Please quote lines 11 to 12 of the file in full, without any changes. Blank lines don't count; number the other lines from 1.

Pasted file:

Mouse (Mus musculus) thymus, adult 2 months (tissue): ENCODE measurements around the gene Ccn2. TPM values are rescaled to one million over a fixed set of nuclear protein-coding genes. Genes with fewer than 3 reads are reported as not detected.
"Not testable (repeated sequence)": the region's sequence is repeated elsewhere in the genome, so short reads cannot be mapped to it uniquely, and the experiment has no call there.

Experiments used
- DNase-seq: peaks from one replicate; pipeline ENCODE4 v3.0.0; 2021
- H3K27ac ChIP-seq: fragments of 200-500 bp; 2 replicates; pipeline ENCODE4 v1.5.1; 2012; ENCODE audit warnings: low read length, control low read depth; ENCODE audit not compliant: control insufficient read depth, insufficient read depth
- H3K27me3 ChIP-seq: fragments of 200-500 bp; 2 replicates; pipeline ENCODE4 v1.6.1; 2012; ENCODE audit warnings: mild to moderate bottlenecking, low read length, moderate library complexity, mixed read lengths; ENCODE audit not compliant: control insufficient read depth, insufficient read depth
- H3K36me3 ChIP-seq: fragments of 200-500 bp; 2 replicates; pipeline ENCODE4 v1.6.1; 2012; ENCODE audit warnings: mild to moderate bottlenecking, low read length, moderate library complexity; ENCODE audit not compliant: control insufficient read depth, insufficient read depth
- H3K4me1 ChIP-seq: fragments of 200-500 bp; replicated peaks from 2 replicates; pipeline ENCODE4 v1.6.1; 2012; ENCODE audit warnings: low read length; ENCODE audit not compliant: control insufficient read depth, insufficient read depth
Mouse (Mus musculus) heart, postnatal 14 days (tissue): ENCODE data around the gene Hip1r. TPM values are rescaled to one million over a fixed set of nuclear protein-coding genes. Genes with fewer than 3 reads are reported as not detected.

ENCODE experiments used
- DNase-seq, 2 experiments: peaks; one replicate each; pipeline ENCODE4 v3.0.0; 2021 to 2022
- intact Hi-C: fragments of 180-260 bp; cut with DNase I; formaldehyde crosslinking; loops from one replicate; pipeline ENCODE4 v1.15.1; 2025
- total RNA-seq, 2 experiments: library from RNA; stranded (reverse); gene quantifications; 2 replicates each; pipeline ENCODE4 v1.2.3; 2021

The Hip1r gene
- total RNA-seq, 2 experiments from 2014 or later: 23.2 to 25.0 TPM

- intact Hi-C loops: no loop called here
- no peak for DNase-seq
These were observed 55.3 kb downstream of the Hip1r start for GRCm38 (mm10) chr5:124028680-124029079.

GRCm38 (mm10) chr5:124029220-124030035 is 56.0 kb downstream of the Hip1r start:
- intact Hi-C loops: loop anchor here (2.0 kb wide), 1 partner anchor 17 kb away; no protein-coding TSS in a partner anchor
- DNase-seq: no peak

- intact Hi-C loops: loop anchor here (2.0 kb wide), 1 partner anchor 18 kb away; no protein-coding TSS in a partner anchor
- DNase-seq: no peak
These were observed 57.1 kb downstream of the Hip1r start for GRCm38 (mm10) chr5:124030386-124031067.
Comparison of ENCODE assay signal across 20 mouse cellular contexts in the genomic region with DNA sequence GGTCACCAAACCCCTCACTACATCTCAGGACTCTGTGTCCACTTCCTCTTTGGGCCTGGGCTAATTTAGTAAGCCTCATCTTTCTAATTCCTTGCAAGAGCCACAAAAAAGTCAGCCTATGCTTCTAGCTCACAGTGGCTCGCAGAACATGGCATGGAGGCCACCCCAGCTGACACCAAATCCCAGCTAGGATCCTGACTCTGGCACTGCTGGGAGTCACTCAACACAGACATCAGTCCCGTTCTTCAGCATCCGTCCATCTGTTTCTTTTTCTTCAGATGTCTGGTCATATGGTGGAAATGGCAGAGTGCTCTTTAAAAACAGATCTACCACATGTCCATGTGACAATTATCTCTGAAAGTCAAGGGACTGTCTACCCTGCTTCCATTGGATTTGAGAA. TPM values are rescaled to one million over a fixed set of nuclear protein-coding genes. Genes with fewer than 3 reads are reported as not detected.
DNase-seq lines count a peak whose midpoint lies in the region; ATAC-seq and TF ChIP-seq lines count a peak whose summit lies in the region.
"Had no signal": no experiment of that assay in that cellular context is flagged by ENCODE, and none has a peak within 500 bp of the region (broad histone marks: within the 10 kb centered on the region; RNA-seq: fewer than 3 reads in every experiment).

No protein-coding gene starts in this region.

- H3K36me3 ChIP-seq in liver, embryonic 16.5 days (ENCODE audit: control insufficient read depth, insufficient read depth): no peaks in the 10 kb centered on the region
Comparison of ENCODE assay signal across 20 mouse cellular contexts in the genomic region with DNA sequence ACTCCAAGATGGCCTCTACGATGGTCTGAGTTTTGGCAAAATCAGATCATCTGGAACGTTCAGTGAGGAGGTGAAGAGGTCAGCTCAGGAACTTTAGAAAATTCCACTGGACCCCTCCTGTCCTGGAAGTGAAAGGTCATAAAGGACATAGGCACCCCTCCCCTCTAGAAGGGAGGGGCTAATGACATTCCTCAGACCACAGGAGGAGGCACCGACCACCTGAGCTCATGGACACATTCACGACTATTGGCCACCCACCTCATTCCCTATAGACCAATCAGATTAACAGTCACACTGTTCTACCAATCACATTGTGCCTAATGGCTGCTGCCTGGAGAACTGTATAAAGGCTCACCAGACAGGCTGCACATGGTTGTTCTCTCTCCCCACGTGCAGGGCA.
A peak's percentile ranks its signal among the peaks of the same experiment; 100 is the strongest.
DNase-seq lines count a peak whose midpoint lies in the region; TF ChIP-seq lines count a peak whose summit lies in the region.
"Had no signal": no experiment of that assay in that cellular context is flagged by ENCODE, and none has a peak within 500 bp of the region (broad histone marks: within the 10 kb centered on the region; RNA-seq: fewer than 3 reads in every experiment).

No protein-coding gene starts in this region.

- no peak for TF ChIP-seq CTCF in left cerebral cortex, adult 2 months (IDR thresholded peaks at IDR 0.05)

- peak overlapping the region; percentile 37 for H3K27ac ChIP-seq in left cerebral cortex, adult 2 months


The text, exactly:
- DNase-seq, 2 experiments: peaks; one replicate each; pipeline ENCODE4 v3.0.0; 2021 to 2022
- intact Hi-C: fragments of 180-260 bp; cut with DNase I; formaldehyde crosslinking; loops from one replicate; pipeline ENCODE4 v1.15.1; 2025